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+ NARROW ESCAPE OF THE TOWN. WATER FALLS SHORT AT THE CRITICAL MOMENT. [by telegraph.] (from our own correspowdbkt.) Cartbrton, 10th January.

Yesterday the bash near Carterton caught fire, and the flames rapidly spread. Towardsthe evening the wind blew strongly In the direction of the town, end at 10 o'clock the buildings on the outskirts, including 1 the railWay station and telegraph offices, were in imminent danger. The settlers mustered la strong force, and worked like slaves to save the threatened buildings, relays of men witb wet blankets mounting the roofs to prevent the showers of sparks setting firs to the shingles* One house was on fire throe times, but the energetic action of the men prevented any serious damage being done. Soon afterwards the railway station, post office, police station, and several other buildings caught fire almost simultaneously, and it was only by almost superhuman efforts that they were saved from entire destruction. At this critical juncture water began to be scarce, and it was realised with dismay that the Maslerton engine, which had been sent for, would be of little or no use when it arrived, and the order was, therefore, countermanded. For a short time it Beamed a» if the town must bs given to the flames, for without water the efforts of the settler*- were of little avail, the wooden buildings having become so dry and heated thtt a spark wa» sufficient to set fire to them. Fortunately the wind, which had been coming in pufla for some time, suddenly fell, and, ro-invigorated by hope, the tired men once, core put forth every effort, and succeeded io driving the firs back from the most dangerous places. Thebush still burned furiously, but the wind keeping down, it did not spread, and the town was saved. A watch was set, and kept up all night, one party keeping the fire in check while the othor slept us well as they could, bnt . no further accident occurred. The illumination, was terribly grand. Acres of bush on both sides of the town were on fire, and presonted tho appearance of solid masses of flame, but thft damago done is very much slighter than might have been expected. As it is, the railway station contractor is the heaviest loser, the settlers' chief losses consisting in the fencing destroyed. The escape of the town was little short of miraculous, for when the wind fell theflames had all but reached several of the buildings nearest the bush To-day the weather it calm and intensely hot. The fire Is smouldering, but the great danger is past — indeed, little further damage may be anticipated should the wind keep down. An offi'ial report from Constable Connor states that the fire originated on tho clearing for the railway station, on which the uaeles* bush was being burned.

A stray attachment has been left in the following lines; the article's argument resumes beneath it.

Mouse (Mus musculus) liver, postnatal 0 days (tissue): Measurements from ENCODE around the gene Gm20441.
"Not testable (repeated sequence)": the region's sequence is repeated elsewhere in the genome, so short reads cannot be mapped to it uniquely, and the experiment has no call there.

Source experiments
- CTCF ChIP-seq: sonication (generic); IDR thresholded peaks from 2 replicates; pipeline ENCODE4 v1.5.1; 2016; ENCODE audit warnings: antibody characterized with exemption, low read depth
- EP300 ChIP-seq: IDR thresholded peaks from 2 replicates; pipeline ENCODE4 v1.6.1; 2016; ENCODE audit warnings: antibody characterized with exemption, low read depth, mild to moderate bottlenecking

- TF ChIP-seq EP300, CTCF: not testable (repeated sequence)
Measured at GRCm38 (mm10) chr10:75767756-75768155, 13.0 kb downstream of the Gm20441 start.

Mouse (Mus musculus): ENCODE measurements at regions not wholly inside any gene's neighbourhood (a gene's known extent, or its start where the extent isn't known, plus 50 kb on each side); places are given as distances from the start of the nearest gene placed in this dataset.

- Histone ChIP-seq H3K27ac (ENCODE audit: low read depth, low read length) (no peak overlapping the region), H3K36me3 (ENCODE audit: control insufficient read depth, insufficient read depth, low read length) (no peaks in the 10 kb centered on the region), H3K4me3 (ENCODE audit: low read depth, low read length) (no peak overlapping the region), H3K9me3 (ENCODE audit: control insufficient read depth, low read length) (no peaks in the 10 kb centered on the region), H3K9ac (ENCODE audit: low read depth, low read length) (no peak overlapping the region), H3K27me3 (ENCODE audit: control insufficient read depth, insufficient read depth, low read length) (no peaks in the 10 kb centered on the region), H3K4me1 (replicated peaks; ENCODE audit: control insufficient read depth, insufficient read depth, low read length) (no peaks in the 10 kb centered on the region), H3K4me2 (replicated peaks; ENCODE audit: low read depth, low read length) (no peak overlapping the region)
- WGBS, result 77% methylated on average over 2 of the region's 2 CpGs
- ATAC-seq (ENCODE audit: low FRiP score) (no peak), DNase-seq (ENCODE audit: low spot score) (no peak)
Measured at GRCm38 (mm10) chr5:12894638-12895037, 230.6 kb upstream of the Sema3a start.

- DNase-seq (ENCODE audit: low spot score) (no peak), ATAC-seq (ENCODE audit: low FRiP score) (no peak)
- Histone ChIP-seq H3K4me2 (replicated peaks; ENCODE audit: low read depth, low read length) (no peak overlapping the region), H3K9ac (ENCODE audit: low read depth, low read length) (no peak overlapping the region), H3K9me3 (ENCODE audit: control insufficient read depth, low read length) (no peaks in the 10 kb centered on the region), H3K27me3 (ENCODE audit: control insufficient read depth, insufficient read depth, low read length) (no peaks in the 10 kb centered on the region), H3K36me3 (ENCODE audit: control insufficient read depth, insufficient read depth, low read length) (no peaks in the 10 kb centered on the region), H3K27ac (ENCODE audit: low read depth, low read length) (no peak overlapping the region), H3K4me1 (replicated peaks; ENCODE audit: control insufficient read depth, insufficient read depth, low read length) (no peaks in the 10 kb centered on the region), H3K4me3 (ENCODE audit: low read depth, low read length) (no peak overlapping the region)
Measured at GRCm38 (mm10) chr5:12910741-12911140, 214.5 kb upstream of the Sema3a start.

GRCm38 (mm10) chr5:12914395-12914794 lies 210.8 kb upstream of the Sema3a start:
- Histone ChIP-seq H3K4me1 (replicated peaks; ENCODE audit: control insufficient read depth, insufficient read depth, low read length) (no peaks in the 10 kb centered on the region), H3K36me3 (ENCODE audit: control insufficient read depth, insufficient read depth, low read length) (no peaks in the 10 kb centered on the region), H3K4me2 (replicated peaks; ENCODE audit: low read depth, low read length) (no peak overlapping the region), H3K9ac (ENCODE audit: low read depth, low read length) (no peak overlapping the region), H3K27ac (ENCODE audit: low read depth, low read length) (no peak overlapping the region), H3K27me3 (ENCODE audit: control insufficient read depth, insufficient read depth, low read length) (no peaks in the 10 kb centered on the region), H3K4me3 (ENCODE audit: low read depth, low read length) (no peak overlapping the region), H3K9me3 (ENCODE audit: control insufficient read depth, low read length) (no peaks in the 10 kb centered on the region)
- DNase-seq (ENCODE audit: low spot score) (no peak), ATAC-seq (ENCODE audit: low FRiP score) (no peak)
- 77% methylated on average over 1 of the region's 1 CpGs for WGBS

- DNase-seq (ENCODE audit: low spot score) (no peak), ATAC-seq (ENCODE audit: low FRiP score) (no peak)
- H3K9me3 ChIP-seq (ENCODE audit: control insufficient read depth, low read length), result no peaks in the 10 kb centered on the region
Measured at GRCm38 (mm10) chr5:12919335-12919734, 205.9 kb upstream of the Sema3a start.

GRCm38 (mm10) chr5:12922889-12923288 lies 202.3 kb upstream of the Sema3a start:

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Bibliographic details

GREAT BUSH FIRE AT CARTERTON., Evening Post, Volume XVII, Issue 316, 10 January 1879

Word Count

GREAT BUSH FIRE AT CARTERTON. Evening Post, Volume XVII, Issue 316, 10 January 1879

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